Coup in Honduras

June 30, 2009

On Sunday June 28th, President Manuel Zelaya of Honduras was awoken by the sound of soldiers kicking in the door of the presidential residence. He was abducted, still dressed in his pyjamas, and bundled into a waiting vehicle. The soldiers took him and put him on a flight to Costa Rica. With Zelaya out of the way, his opponents set about justifying their actions and attempting to establish control over the country. 

Manuel Zelaya was a strange target for a rightist putsch. A wealthy banker and rancher, he was the preferred candidate of the Liberal Party which, along with the more conservative National Party, formed the political establishment in Honduras, a country which has been ruled by a mix of military dictatorships and right wing governments of the elite; what Venezuelan President Hugo Chavez would call the oligarchs. The ruling classes in Honduras was comfortable with his election. Throughout the 1980s, the country had been turned into an armed camp for Reagan’s war against the Sandinista government in Nicaragua. Decades of death squad operations and a stifling political environment had ensured that the left in Honduras was extremely weak. But conditions in Honduras are extremely hard for the poor. It is one of the poorest countries in the Americas; like many Central American countries, its main source of income is income repatriated from workers overseas. The life expectancy is only 66.2 years and literacy languishes at 76.2%. Approximately seventy percent of the population live beneath the poverty line.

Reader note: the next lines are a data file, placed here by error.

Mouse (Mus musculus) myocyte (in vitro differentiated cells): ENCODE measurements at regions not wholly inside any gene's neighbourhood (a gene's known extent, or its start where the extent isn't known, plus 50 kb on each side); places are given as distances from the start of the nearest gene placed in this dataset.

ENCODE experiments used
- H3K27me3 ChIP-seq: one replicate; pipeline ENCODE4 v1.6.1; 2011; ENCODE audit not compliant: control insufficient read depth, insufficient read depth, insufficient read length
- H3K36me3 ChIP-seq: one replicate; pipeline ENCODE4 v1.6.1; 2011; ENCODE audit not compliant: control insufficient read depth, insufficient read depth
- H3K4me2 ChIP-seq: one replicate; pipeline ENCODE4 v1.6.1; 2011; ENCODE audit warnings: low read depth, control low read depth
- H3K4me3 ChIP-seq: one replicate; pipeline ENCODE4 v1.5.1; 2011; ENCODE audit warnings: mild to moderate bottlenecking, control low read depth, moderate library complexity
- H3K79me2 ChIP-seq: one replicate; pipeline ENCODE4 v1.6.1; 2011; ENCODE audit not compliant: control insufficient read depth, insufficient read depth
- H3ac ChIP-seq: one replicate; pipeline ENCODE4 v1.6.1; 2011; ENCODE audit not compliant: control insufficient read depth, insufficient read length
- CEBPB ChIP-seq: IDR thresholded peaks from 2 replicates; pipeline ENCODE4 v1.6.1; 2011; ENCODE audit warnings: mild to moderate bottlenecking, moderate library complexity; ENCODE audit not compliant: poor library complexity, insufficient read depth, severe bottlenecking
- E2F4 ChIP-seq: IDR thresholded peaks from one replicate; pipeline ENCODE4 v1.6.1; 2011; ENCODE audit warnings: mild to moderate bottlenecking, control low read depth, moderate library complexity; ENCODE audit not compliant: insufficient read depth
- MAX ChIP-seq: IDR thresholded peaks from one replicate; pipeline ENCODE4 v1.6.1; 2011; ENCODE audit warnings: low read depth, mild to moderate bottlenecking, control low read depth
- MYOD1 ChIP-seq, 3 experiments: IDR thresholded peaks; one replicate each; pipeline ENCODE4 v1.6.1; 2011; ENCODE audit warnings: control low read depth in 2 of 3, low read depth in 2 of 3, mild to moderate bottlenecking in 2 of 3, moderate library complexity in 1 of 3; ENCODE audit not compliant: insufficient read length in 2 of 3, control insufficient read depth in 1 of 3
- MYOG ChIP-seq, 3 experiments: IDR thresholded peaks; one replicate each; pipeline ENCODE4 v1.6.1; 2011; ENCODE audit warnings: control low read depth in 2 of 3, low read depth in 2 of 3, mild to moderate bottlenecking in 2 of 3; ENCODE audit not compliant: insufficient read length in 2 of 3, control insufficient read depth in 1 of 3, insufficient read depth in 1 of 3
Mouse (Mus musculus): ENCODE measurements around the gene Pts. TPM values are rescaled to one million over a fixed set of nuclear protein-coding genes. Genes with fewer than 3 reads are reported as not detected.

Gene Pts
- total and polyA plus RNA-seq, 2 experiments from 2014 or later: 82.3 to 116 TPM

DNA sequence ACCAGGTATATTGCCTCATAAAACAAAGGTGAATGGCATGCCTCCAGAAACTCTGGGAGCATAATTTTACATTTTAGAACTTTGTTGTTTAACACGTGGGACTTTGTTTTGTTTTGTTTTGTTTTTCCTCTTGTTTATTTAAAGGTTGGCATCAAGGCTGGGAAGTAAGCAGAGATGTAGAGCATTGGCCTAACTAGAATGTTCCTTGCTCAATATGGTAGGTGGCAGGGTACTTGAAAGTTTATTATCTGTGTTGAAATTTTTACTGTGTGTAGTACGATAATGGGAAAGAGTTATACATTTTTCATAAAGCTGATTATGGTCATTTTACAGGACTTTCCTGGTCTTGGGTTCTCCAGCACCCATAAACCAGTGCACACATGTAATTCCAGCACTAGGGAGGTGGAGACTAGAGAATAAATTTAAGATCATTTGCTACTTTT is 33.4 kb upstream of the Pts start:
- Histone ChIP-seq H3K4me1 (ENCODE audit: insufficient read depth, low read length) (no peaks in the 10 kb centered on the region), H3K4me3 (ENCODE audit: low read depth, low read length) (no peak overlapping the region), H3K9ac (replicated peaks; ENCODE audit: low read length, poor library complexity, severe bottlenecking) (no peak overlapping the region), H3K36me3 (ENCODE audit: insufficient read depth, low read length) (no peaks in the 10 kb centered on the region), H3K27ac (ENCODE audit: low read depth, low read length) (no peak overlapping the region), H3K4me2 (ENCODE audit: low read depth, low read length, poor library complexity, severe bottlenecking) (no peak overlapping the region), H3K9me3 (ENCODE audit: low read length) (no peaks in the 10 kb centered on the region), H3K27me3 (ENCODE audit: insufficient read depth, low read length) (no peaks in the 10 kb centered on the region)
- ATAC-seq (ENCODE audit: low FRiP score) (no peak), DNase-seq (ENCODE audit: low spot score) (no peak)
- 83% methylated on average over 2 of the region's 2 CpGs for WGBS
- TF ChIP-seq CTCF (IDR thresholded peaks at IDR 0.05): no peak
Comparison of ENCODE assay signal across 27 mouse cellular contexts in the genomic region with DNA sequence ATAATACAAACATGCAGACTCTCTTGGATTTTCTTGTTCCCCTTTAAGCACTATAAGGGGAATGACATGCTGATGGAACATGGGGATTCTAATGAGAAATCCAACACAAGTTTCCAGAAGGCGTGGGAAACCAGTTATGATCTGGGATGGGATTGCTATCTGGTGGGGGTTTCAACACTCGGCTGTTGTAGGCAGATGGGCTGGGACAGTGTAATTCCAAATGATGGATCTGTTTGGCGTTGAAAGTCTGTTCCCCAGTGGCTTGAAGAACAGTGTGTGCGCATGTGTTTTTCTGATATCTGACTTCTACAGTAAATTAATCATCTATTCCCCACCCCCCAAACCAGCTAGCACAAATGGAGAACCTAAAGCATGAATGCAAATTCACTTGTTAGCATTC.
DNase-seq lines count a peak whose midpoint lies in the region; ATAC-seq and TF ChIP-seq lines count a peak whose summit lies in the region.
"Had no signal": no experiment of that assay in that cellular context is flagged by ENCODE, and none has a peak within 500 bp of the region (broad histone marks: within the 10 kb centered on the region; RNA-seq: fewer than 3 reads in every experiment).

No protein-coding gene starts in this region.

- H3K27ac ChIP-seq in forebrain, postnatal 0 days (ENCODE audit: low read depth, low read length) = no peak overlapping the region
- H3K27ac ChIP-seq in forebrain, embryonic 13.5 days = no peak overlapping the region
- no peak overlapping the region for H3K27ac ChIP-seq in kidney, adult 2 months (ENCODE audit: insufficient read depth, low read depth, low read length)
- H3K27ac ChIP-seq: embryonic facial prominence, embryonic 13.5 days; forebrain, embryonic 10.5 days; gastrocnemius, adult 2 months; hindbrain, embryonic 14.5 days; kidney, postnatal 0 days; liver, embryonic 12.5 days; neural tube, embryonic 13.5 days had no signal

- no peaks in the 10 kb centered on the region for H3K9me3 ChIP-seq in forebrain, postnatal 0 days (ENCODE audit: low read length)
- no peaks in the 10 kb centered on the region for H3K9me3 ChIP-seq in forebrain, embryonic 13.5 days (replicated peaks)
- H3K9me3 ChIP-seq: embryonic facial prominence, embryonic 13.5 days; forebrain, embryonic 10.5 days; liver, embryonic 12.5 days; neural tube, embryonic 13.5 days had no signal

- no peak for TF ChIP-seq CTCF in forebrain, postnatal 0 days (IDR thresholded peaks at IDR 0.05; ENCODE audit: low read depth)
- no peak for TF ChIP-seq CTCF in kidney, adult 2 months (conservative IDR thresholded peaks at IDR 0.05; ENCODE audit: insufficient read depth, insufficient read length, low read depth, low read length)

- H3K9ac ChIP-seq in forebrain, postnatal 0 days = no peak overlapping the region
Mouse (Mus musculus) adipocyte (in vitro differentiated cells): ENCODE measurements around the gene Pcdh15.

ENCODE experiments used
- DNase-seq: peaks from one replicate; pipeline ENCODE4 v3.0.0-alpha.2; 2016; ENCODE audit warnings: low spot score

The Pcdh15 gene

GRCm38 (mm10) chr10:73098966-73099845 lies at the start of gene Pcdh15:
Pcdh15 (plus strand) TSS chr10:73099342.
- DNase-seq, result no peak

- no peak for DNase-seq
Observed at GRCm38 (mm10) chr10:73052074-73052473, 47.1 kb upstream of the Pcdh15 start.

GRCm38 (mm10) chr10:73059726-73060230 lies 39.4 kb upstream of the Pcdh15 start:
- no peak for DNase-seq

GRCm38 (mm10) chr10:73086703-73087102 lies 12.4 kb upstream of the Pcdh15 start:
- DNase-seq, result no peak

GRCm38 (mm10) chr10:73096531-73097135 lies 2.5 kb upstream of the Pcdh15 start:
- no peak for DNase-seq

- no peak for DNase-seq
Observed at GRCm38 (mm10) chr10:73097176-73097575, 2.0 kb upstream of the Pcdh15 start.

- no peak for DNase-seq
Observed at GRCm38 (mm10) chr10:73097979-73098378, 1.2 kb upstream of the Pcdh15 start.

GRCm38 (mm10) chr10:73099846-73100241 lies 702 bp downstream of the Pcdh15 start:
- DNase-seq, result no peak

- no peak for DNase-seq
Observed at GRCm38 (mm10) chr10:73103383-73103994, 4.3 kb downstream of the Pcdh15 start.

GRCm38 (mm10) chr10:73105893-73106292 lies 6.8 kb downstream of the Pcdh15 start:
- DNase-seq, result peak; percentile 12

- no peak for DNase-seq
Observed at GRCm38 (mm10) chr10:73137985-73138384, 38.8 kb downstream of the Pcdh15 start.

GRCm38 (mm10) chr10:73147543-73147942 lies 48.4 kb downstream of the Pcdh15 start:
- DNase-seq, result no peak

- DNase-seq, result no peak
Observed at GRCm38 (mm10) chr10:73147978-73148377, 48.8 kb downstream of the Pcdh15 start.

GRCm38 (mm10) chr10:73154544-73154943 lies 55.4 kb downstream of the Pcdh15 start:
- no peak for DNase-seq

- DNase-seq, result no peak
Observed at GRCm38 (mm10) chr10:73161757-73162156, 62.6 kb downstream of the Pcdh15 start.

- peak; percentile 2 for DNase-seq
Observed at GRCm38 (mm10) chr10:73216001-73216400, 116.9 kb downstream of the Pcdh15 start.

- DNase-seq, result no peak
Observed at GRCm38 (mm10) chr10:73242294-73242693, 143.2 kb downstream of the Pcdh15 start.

After being elected, Zelaya began to shift away from traditional Honduran politics. He raised the ire of his own party by raising the minimum wage by sixty percent. He welcomed Cuban doctors into the country to work amongst the poor majority and applied to join, and was accepted into ALBA, the Bolivarian Alternative for the Americas. This put him beyond the pale for the oligarchy in Honduras, including in his own party. Zelaya became an obstacle to business as usual.  Read the rest of this entry »


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